DDRN.dk earlier covered the intervention of Professor Maria Eriksson-Baaz, Uppsala University, Sweden, during the roundtable ”Development Thinking in Flux – Continuity and/or Change” at the DevRes 2021 Conference. In this interview, Maria Eriksson-Baaz responds in writing to a series of questions by DDRN.dk to elaborate her call for a critical focus on the aid industry and for decolonizing research.
Give an example of efforts to decolonize a full research process from fieldwork to publication
Clearly, there are examples out there. Yet, given that experiences of, and descriptions of research processes, often differ depending on who you ask, and that there is a tendency to portray things in positive light, I refrain to talk for others and give an example.
I have not done it myself. The closest I have come to it is a forthcoming edited book (2022) Facilitating researchers in insecure zones: Towards a more equitable knowledge production at Bloomsbury, edited by Oscar Abedi Dunia, James B.M. Vincent and Anju Oseema Maria Toppo – that I am facilitating now together with Swati Parashar and Mats Utas. It is a book where “facilitating researchers” from the DR Congo, Sierra Leone and India write about their experiences of working with contracting researchers mainly based in the Global North. By “facilitating researcher” we refer to the people otherwise pejoratively named research assistants or even fixers, who are based in the research setting, perform research tasks and regulate the access and flow of knowledge between “contracting researchers” and research subjects. In the book, which bears witness to marked inequalities and even exploitation, they recount the various and crucial roles that they occupy in the field and how they still most often are systematically erased and made invisible in the final research texts.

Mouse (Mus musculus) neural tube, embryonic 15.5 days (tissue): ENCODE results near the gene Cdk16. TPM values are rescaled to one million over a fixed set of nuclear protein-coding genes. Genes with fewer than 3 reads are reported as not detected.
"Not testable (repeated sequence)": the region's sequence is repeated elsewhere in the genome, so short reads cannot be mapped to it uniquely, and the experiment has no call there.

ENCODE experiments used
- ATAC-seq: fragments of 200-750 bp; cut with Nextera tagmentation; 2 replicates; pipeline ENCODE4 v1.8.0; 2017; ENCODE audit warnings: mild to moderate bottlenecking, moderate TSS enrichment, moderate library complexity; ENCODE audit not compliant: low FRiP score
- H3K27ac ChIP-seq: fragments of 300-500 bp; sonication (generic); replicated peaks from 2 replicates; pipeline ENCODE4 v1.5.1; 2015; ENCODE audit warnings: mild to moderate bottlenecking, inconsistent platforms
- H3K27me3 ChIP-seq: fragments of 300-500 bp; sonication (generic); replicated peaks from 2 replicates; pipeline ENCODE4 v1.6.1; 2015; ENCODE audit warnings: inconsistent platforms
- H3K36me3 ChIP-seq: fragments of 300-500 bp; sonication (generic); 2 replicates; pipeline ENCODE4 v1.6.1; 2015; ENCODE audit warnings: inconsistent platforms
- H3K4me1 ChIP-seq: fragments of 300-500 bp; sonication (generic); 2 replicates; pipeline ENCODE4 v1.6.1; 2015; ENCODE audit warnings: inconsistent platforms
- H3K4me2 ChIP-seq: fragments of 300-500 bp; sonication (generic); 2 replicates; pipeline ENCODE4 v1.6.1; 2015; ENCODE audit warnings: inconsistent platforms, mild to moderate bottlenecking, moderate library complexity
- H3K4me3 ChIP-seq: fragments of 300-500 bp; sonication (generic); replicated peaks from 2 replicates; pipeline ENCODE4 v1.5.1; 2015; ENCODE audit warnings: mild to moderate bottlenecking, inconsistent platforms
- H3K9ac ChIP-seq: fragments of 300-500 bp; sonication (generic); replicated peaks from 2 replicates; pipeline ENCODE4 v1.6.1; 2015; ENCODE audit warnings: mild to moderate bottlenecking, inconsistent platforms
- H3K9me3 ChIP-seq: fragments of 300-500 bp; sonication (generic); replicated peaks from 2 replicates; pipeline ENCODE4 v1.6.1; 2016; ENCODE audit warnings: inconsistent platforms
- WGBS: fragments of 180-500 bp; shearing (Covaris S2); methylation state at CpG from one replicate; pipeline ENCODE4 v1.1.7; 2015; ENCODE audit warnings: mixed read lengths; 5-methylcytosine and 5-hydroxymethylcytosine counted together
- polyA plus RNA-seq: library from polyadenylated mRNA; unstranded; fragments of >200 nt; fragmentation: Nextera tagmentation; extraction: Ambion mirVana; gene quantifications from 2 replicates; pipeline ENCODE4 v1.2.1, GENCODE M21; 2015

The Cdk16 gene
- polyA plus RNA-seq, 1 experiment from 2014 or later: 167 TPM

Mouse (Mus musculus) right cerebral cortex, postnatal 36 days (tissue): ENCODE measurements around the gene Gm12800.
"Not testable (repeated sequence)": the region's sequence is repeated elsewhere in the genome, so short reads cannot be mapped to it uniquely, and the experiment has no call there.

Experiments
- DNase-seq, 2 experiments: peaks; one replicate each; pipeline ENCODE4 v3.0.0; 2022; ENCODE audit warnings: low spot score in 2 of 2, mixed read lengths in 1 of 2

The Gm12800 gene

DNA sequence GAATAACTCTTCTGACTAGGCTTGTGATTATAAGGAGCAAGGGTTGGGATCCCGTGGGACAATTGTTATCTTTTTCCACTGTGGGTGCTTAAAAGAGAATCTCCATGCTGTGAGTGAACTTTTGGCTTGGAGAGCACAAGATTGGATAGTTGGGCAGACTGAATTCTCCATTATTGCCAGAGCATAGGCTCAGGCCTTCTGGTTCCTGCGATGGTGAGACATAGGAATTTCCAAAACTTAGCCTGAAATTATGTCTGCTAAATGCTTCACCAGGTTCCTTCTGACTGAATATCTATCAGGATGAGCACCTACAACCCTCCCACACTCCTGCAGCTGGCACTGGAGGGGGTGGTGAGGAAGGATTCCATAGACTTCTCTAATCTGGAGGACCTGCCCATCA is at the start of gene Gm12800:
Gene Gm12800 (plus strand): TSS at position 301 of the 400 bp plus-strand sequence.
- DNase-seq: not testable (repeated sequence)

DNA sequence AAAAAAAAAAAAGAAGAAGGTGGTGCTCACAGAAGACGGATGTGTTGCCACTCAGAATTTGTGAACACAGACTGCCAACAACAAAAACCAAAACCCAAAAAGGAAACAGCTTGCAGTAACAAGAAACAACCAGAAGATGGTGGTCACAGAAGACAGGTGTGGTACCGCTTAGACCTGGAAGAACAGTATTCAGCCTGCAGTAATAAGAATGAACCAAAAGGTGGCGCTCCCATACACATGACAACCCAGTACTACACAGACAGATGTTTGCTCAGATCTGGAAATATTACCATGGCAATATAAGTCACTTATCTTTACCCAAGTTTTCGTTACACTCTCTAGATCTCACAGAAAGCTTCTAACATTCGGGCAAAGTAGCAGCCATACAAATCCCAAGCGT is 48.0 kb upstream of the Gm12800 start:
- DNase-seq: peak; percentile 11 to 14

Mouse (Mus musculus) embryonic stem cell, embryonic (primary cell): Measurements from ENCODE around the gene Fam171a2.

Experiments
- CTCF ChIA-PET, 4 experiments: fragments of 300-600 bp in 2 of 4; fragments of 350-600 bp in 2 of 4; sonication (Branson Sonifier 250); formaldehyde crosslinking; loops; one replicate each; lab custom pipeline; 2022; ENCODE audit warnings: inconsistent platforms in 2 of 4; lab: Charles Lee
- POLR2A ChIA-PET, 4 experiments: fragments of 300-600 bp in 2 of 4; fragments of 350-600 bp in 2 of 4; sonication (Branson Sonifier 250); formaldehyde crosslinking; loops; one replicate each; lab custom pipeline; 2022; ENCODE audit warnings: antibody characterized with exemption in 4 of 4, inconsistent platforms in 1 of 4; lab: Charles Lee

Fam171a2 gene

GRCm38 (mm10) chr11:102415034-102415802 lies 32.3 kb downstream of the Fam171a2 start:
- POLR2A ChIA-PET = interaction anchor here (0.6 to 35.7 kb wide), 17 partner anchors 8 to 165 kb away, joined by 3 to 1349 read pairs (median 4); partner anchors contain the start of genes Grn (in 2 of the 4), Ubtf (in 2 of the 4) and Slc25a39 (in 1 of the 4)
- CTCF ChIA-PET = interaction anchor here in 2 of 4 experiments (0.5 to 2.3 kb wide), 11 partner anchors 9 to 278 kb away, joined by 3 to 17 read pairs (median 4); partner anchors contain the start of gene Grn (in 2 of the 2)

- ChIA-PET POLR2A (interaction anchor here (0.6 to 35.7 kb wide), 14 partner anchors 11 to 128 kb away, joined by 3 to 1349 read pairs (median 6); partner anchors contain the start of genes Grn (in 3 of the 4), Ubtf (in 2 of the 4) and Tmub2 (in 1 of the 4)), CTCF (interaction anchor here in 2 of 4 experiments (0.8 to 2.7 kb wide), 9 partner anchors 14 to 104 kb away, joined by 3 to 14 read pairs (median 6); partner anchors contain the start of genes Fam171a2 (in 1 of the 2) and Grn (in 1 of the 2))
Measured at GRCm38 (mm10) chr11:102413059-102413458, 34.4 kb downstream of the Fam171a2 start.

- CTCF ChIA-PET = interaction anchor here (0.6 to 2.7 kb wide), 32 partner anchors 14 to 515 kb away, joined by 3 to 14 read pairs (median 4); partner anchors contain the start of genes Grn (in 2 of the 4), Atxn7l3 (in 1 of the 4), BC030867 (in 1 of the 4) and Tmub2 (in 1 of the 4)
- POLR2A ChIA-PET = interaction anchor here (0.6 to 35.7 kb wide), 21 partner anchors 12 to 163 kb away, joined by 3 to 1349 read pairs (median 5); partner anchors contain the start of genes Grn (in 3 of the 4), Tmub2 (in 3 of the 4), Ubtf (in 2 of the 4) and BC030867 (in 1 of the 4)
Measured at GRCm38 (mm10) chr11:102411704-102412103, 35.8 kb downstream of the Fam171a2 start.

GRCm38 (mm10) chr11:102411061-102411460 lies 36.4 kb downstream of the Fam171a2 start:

So, at the outset, this project and book might be seen as an example of decolonized research. Yet, it is still to a large extent an outcome of, and reflects the very processes, structures and relations that the book problematizes and seeks to challenge. Although clearly inspired by conversations with facilitating researchers in the field, the proposal was conceived by three Northern based researchers (me, Swati Parashar and Mats Utas) and the project funding is managed by us and Uppsala University. The participatory set-up with close collaboration with former or present facilitating researchers in the DRC, Sierra Leone and India was outlined in the project proposal. Yet, the particular researchers – Oscar Abedi Dunia, James B.M. Vincent and Anju Oseema Maria Toppo -were engaged only after the project was granted funding. So, and similarly to many other projects, the set-up was not a result of a true collaborative effort to begin with. The methodology of the project, timelines and budget-lines, including salaries were decided by us, the three Northern based researchers. Also, previous experience from sitting in such review boards suggests that few, if any at all, questions were asked about the role and influence of the non-identified “facilitating researchers” in the project, or whether the financial remuneration proposed to them was fair and sufficient.
How did development researchers in Sweden react to your views on the future of Swedish development studies?
I guess you are referring to the talk at SweDev? [Swedish Development Research Network] I argued that development studies, as it is practiced and funded, basically can be described as covering two areas: firstly, and in theory, development/poverty, but which in practice has been translated to be any phenomenon in the Global South and, secondly, the politics and workings of the “development industry”. I suggested that we – as a result of the long-term post/de-colonial critique of development studies as well as the undoing of distinctions between “a developed North versus an undeveloped South” both in terms of the policies of the SDGs and a changing global landscape – should reformulate development studies as a field that mainly analyses the vast development industry and that we also really work at globalizing the other disciplines.
The reactions depend of course in part on perspectives. Many mainstream scholars who see no major problem in dominant framings of development studies are clearly less enthusiastic than more critical postcolonial scholars. Yet, irrespective of the perspective, a main challenge is that scrapping development studies as we know it would come with costs. It would most probably mean that research and teaching on all issues in the Global South at universities in the Global North would diminish radically – since such research and teaching tend to be systematically devalued both at universities and by funding bodies. In short, it would risk increasing an already problematic Eurocentrism both in teaching and research and that is of course the real dilemma, also for post-colonial scholars.